BOISE – Three northern Idaho citizens have filed federal lawsuits challenging statewide restrictions ordered by Governor Brad Little because of a coronavirus, saying it violates their religious freedom.
Two religious leaders and a church visitor filed a lawsuit on Thursday against Little and Idaho Department of Health and Welfare Director Dave Jeppesen.
The lawsuit targets that Little’s Stay-at-home order is unconstitutional and specifically cites restrictions on religious gatherings. The order ended Thursday and was replaced by one that allowed church meetings, but still needed social distance.
But lawyers said on Friday that the remaining restrictions on the church remained unconstitutional and they planned to ask for a temporary detention order to be lifted.
They also said that they worried that Little could restore the order of living at home if Idaho saw a surge in infections and deaths due to viruses.
“To dictate that we cannot worship by gathering together means we really cannot worship,” said Nathan MacPherson, a lawyer who filed a lawsuit and who also lives in northern Idaho.
He said it was not clear how the lawsuit could affect other types of meetings, such as in the cinema. He said the suit was filed specifically for religious gatherings.
Scott Graf, spokesman for Attorney General Lawrence Wasden, said his office had no comment.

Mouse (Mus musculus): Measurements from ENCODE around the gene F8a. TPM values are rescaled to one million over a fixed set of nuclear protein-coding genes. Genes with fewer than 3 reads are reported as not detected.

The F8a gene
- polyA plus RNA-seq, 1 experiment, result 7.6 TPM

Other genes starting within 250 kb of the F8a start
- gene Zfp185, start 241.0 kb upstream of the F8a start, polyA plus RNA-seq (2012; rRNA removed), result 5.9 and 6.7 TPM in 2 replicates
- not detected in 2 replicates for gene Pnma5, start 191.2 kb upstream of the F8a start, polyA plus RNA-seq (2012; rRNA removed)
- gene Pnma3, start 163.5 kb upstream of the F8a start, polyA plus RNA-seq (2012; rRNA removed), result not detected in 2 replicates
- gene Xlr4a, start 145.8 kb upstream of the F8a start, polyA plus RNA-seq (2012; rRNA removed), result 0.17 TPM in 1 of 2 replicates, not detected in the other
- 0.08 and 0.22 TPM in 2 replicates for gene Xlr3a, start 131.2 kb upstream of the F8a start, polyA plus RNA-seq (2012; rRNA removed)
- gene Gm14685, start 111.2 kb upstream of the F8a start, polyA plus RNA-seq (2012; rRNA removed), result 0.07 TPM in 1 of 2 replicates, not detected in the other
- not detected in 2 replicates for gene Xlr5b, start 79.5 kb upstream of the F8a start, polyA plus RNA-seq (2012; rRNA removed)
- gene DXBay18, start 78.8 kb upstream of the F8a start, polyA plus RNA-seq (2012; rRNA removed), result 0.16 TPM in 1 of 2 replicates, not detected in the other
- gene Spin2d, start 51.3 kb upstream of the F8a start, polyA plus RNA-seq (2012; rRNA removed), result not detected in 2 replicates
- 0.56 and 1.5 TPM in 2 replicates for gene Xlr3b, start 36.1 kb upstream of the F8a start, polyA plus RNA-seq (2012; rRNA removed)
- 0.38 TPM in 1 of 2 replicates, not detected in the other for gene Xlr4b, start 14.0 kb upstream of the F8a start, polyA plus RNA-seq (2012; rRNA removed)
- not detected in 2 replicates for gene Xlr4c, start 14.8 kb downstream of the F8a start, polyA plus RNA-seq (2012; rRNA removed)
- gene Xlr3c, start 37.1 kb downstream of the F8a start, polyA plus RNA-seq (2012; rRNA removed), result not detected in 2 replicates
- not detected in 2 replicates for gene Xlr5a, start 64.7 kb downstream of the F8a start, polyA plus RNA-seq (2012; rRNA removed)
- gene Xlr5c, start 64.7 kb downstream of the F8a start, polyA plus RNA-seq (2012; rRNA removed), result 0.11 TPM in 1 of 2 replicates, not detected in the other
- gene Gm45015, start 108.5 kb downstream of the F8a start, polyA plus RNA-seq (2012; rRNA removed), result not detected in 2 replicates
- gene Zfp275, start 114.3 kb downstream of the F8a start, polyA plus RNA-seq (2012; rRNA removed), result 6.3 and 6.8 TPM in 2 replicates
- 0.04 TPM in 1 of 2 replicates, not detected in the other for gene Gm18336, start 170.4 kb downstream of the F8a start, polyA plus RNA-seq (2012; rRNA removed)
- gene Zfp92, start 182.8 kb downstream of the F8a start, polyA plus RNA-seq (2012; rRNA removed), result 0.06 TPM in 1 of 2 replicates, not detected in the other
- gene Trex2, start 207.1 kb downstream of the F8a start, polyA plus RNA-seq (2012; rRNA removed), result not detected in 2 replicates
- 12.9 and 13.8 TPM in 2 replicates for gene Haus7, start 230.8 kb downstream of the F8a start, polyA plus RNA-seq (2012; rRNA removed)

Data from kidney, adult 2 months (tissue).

Wasden said earlier that Little’s stay-at-home order to limit the spread of the corona virus was legal and clearly defined by law. In his release, he also said that the director of the local district Department of Health and Welfare and health had the authority to issue quarantine and isolation orders.
Josh Jones, Michael Gulotta and Scott Herndon filed a lawsuit. Jones is a pastor at Laclede Community Church in Laclede. Gulotta is a pastor at the Christian Reformed Church in Grangeville. Herndon is a Sagle resident who attends church. Herndon failed in 2018 in the Republican premier election to get a seat in the state Senate.
MacPherson said pilgrims would likely respect social distance requirements as a security issue, but the government should not be allowed to dictate these requirements to religious groups. He also took issue with churches that were not considered important under the orders of Little Home.
“How can something that is a fundamental constitutional right not matter?” she says. “It’s just surprising that a government official will make such a difference.”
Idaho had the first coronavirus infection confirmed on March 13, and within three weeks, another 1,000 people had been infected with the virus that spread through a community in central Idaho and a large population in southwestern Idaho. Little responded with an emergency declaration of March 13 and, on March 25, issued statewide residence orders to 1.75 million Idaho residents who also closed down non-essential businesses.
A little on Thursday allows five weeks of staying at home orders to end, and puts Friday the first plan of four stages to recover from economic damage caused by the virus. Each stage lifts the limit as long as there is no second wave of infection.
On Friday, Idaho had more than 2,000 confirmed cases with at least 60 deaths from the virus, according to a count by Johns Hopkins University.